The COT report will once again be delayed until Monday, Nov 30, given the Thanksgiving holiday on Thursday and will indicate how this and other categories behaved. One thing for sure, this should be a reporting week featuring heavy commercial buying and speculative selling, since this was a straight price down week (as opposed to the recent week where there was big position flip-flopping intraweek). I’ll come back to this issue a bit later.

There was a fascinating Reuters’ article on Monday highlighting JPMorgan’s financial performance this year in precious metals that has been widely referenced. While the article was mostly praise-worthy of JPM (at least that was my impression), what nearly floored me was the portrayal of the bank as dominating precious metal dealings, one of my central themes for the past more than 12 years. Interestingly enough, the article was titled, “JPMorgan dominates gold market…”


If I’m reading the article correctly, JPMorgan made or had greater revenues from precious metals dealings than the combined total of the next 9 or 10 largest bullion banks. In addition, the article stated that according to data from the CME Group, customers of JPMorgan accounted for more than a third of selected dealings on the COMEX. What the article didn’t conclude was that such market shares are clearly monopolistic and violate basic antitrust provisions, an issue I have raised consistently about this most corrupt bank.

In fact, coupled with my longstanding and easy to prove (from COT concentration data) allegations of JPMorgan never taking a loss when adding short positions over the past more than 12 years and its accumulation of massive quantities of physical silver and gold it caused to be suppressed by excessive COMEX short sales, the Reuters’ article was simply additional proof of how crooked and corrupt is JPMorgan.

A few months after the Justice Department announced the first guilty plea from a former JPMorgan precious metals trader in November 2018, I wrote an article beseeching the Antitrust Division of the DOJ to take up the issue of JPMorgan and the other big COMEX shorts monopolizing the silver market. I even took the occasion to personally contact the Assistant Attorney General of the Antitrust Division (who I happened to have a high regard for based upon his public speeches).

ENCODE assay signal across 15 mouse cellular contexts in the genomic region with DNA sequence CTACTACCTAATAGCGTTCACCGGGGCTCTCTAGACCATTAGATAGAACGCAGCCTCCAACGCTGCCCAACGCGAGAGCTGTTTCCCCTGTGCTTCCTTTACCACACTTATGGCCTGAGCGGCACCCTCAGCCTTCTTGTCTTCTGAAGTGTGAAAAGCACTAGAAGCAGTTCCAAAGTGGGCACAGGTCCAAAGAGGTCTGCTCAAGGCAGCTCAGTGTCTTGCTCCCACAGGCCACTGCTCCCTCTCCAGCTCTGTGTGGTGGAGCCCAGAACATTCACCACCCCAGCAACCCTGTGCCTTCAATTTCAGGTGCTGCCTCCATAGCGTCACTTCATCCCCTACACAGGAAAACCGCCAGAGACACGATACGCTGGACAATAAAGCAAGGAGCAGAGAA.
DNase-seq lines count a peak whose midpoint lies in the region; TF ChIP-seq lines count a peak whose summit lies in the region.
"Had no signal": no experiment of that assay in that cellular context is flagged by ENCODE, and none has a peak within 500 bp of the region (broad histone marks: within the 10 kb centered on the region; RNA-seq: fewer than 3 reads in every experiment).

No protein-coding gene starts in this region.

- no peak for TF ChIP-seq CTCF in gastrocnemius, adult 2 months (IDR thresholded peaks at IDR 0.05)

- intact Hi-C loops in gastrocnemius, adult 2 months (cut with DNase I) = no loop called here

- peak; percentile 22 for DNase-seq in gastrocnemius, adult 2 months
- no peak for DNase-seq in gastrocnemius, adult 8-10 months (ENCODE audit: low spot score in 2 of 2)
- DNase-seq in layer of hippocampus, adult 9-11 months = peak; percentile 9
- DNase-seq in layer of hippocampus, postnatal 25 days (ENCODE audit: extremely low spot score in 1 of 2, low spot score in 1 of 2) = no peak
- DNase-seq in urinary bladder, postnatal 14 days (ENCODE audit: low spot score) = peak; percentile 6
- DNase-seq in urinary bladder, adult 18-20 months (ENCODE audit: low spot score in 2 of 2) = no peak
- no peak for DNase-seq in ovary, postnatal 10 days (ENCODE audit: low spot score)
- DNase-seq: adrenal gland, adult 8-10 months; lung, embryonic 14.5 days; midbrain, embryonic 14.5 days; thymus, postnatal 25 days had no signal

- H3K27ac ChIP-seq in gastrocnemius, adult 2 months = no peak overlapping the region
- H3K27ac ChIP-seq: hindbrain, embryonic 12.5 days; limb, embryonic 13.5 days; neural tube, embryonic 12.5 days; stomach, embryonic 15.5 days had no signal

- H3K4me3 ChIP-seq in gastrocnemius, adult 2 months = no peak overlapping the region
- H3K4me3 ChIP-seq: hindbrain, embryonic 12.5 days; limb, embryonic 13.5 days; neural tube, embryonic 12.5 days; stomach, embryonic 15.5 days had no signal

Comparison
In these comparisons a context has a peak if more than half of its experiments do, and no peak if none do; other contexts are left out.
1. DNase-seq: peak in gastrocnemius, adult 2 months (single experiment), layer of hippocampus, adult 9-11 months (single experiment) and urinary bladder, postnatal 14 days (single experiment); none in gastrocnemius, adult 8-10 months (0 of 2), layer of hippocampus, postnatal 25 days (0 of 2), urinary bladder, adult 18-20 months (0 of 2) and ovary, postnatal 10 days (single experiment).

Unfortunately, the odds of a private citizen motivating the DOJ’s Antitrust Division to initiate a major case against the most important bank in the US are less than slim, but hey – you never know unless you try. Certainly, there’s no question that JPMorgan is a rotten, thieving anti-free market monopolist in silver and gold, although the Reuters’ article uses more glowing terms in saying, essentially, the same thing. But I’m not just strolling down a recent memory lane in raising this issue, I have something else on my mind.

Yesterday, the CFTC released its allegedly long-completed, but deliberately-delayed staff report on the highly unusual manipulative events surrounding the plunge in crude oil prices to steeply negative prices back in April. The report was as clear as mud when it came to the key question, namely, which manipulative short was responsible for the debacle (with my money on JPMorgan). The good news is that you don’t have to take my word that the report was a complete whitewash and not worthy of the time and expense that went into preparing it – instead you can simply read the statement issued by Commissioner Dan Berkovitz.


As a long term (35 year) follower of CFTC developments, I can tell you that I have never seen such a pointed or well-deserved intra-agency response and critique. Usually when there is internal disagreement, it’s couched in technical and legal terms that induce a good night’s sleep. Not this time – it sounded like Berkovitz was genuinely ticked off and for very good reason, I might add, since the staff report was garbage and a free pass for the swells at the CME and JPM. To this point, I’m not stating anything that a fair reading of Berkovitz’s statement by a reasonable person wouldn’t also conclude.

But I would like to venture into the speculative realm a bit with what may have prompted Berkovitz to speak up so forcefully at this particular time. He did object (as did his fellow Democratic Commissioner Behnam) quite clearly to the recent enactment of no position limits passed by the Republican majority on the Commission, although not as forcefully as his reaction to the staff report. I think it has to do with the recent presidential election and the increasing realization that the next president will be Joe Biden.